My employers think I know something about the practice and theory of international relations. Perhaps I shouldn’t draw attention to my shortcomings in this area given that my university is currently in the business of “letting a few people go.” Between ourselves, though, I can’t quite work out whether we’ve just had a good year or one of the worst on record.
As is often the way in academia, it’s possible to make a pretty respectable argument for either case. One might be forgiven for thinking that in a year when conflict in the Middle East assumed rather apocalyptic proportions at times, and when the apparent threat from terrorism seemed ubiquitous and inescapable, the evidence was compelling and overwhelming.
And yet for those of us fortunate enough not to live in Syria, Iraq, or Afghanistan, the chances of coming to a sticky end at the hands of Islamic State [ISIS] or any other “death cultists” remain vanishingly small. I’m about to head off to Paris to teach for six months and the last thing I’m worrying about is a random act of violence. Packing on the pounds or getting lung cancer from all that passive smoking—is smoking actually compulsory in France?—are different matters.
No doubt we shouldn’t be flippant about such issues and the inherently unjust distribution of life chances, but it is important to keep things in perspective. I may be an especially privileged and unrepresentative example, but many of my students are heading off for even more exotic foreign parts with every confidence of having a good time when they get there and returning safely afterward.
If even a part of the world’s population is unambiguously enjoying the “good life,” that’s quite an achievement. It’s possible to question whether self-absorbed hedonism actually constitutes the end point of human development, but my point is that many people have potentially good choices to make about how they spend their time.
But such selfish lifestyles are unsustainable and contributing to the thoughtless destruction of the plant, right? Possibly so, and this is perhaps the defining paradox of our age: The very affluence that we all pursue and which drives our “successful” economies looks set to make the planet uninhabitable.
And yet even here, there is evidence that all is not lost. The skeptics may be right in arguing that recent climate talks in Paris may not ultimately save the planet, but that they happened at all and that there was an agreement of sorts is quite remarkable and moderately encouraging. That individual states felt compelled to turn up and play a relatively constructive part is significant and possibly indicative of our potential to act collectively.
Being temperamentally a glass-half-empty sort of a chap I didn’t get too excited about the Paris talks, but that’s not to say I didn’t cheer them on, either. After all, what’s the alternative? Yes the problems are formidable, vested economic interests remain powerful, and national priorities still shape most policy decisions, but we do have to start somewhere.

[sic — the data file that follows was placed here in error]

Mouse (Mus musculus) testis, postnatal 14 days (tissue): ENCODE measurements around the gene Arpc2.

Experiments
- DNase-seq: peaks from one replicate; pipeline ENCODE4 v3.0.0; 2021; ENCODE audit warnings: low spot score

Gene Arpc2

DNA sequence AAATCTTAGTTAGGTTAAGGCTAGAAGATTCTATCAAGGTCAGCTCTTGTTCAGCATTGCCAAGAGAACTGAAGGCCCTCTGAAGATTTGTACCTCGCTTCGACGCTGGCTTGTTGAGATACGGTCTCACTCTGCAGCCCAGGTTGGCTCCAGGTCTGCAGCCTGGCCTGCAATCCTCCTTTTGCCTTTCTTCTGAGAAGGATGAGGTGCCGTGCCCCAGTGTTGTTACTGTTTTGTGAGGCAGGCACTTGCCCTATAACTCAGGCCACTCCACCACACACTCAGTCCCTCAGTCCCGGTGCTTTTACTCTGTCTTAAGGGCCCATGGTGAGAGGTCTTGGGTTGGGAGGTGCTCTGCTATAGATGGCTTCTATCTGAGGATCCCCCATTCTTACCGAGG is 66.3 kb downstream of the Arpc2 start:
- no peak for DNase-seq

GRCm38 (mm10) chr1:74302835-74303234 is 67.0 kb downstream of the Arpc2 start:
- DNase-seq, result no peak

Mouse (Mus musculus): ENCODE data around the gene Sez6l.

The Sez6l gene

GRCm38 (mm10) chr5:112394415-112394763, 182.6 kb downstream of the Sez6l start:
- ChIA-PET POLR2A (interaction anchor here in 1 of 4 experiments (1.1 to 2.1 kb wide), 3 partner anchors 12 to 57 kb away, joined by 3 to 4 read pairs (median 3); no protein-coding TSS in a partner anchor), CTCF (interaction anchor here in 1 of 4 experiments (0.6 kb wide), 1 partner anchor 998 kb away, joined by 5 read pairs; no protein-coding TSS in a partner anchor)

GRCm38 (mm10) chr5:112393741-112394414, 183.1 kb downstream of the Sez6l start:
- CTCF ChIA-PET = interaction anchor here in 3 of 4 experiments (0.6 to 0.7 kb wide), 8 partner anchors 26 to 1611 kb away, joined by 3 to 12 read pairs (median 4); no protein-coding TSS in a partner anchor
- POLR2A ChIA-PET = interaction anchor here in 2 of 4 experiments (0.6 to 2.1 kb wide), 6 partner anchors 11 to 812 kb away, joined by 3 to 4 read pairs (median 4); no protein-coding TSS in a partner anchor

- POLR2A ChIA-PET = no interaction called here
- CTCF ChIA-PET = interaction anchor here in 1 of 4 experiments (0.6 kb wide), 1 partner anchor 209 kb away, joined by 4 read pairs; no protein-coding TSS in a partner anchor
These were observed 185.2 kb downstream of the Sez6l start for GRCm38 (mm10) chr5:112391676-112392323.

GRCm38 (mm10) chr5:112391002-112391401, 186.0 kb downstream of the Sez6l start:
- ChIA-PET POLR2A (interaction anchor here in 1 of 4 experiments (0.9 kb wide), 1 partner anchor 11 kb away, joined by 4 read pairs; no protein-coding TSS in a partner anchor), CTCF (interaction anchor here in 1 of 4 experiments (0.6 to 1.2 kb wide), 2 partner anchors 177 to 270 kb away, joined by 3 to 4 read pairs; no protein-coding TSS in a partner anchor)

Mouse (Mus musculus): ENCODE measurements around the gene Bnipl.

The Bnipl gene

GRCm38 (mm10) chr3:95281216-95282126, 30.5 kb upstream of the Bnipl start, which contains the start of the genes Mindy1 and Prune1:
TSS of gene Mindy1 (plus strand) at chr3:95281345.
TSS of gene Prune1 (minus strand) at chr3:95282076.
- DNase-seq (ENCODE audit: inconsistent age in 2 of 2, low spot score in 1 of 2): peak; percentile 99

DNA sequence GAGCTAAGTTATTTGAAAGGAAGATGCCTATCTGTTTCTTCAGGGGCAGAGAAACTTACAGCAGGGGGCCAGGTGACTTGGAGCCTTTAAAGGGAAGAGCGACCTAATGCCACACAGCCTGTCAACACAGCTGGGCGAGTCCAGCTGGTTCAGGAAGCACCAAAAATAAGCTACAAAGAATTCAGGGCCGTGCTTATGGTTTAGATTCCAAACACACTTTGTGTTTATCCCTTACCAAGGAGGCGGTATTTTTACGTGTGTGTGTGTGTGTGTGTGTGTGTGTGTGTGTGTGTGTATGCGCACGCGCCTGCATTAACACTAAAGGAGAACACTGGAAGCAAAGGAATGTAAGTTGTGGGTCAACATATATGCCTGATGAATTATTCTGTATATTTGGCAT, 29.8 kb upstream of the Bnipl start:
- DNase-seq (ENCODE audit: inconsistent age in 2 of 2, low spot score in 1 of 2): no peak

Even the non-breeders among us have some sort of responsibility to the generations that follow in our wake, don’t we?
But even the glass-half-full types must have been disconcerted by the travails of the European Union. I have tried the patience of regular readers of this column before with my unabashed admiration of the EU as a political project. But unresolved economic crises, destabilizing inflows of immigrants, the rise of the nationalist right, and a fundamental loss of confidence in the EU’s problem-solving capacities have raised uncomfortable questions about the EU’s future—even whether it actually has one.
The big question that has emerged over the last year in particular is about the nature of international order as something more than a theoretical concept. Metaphors about glasses, whether half-full or half-empty, are predicated on the idea that there is some institutionalized basis to international interactions that allows nations and the host of other actors that distinguish contemporary international affairs to act in the first place.
The practice of international relations really isn’t “anarchic.” Much of the world is still surprisingly orderly and rule-governed. The challenge, as ever, is to expand the area in which this happy state of affairs exists. If the ambit of order can’t be expanded to embrace some of the more benighted regions of the world, their citizens will continue to vote with their feet.
Has it been a good year, then? It rather depends who you are. Anyone who lives in Australia can count themselves pretty lucky, though. Enjoying the luxury of taking an inconclusive academic interest in life-and-death questions is infinitely preferable to confronting the real thing.
Mark Beeson is a professor of international politics at the University of Western Australia. This article was previously published on TheConversation.com
Views expressed in this article are the opinions of the author and do not necessarily reflect the views of The Epoch Times.